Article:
SHEFFIELD soul musician Paul Carrack heads out on tour on Friday, promoting his 17th album, These Days.

No fewer than five of the 30 dates will be in Yorkshire: Leeds Town Hall on Sunday; York Barbican on January 26; Hull City Hall, February 2; Sheffield City Hall, March 14, and Harrogate Convention Centre, March 23.

Seventeen albums, Paul, let alone your work with Ace, Squeeze, Mike + The Mechanics, BB King, Roxy Music and Eric Clapton..."Long may it continue!” he says.

“But I’m not counting. I’m not even sure if it’s true it’s 17. I think it’s a double-edged sword! Seventeen albums? ‘Never heard of him!’, some might be saying.”

Assuming it is album number 17, how did you approach making it? “Sometimes it can be a little daunting because basically I'm staring at a blank page, but I probably wouldn't do it if I didn't think people who like my music want to hear more," says 67-year-old Paul. "I still don't think I've painted my masterpiece; I'm always trying to top the last one."

To help him do so this time, he recorded These Days with Paul on keyboards, guitar and vocals; regular bandmate Jeremy Meek on bass; Robbie McIntosh, from Paul McCartney's band, on lead guitar; and Steve Gadd, Carrack’s mate from Eric Clapton's tour band, on drums.

What's more, the horn section was hand-picked and overseen by Pee Wee Ellis, the American saxophonist who was an integral part of James Brown’s shows and records in his Cold Sweat era. Five tracks have lyrics by Paul’s friend, former Squeeze compadre Chris Difford.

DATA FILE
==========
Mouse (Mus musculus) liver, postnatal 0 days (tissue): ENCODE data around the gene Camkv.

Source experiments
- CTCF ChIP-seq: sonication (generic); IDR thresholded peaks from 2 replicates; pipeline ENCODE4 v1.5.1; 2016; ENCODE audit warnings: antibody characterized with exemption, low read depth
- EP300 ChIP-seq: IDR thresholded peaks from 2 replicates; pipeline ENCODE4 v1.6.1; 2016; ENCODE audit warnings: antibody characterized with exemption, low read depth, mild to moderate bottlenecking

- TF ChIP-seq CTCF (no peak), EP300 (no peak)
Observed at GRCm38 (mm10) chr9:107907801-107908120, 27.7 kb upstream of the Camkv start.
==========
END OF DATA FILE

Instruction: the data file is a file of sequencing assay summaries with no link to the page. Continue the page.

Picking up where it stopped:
As usual, the songs started in Carrack’s home studio but came to life in a different way this time. “I don’t write a song and then do a demo," Paul says. "It’s a little nugget of an idea and I start messing about with it, chipping away and it becomes something. Usually, that’s completed and that becomes the album.

"In this case, I took a lot of the songs quite a way, but then we decided we wanted to make it a bit more performance-based and with some other influences. I’ve been playing with Eric for about five years now, and I just mentioned it to Steve Gadd; 'Was it something he might be interested in?', and he was very keen." So keen that when said he would travelling through Britain after touring with Chick Corea, Paul booked Air Studios in London for three days to cut a dozen tracks as a band before taking the recordings back to his home studio.

"My songs are quite simple and traditional in structure. I'm not trying to reinvent music or the wheel," says Paul. "I try to write songs that I hope will resonate with people with the depth of honesty on there.

"This album is about where I am now, getting to an age, and appreciating what you’ve got.

"There's no set theme or concept, but once it's done I can see what I'm on about. It's been a long journey making all these albums, and if it ended tomorrow, I've achieved more than I ever expected or deserved, but there's a caveat that I could always do better."

Reflecting on life at 67, Paul says: "In many respects, this is my favourite time: I'm fairly established at a decent level; I'm not a superstar or in a complacent place, but I'm grateful for where I am, and that's a good thing as I've always been insecure because it's a flakey business to be in.

"There's always been an element of trying to keep your head above water and hoping that a magical hit will keep everything hunky dory, but in the long term it's probably more important to try to be true to yourself."  

Tickets for Paul Carrack's 7.30pm show at York Barbican can be booked on 0844 854 2757, at or in person from the Barbican box office.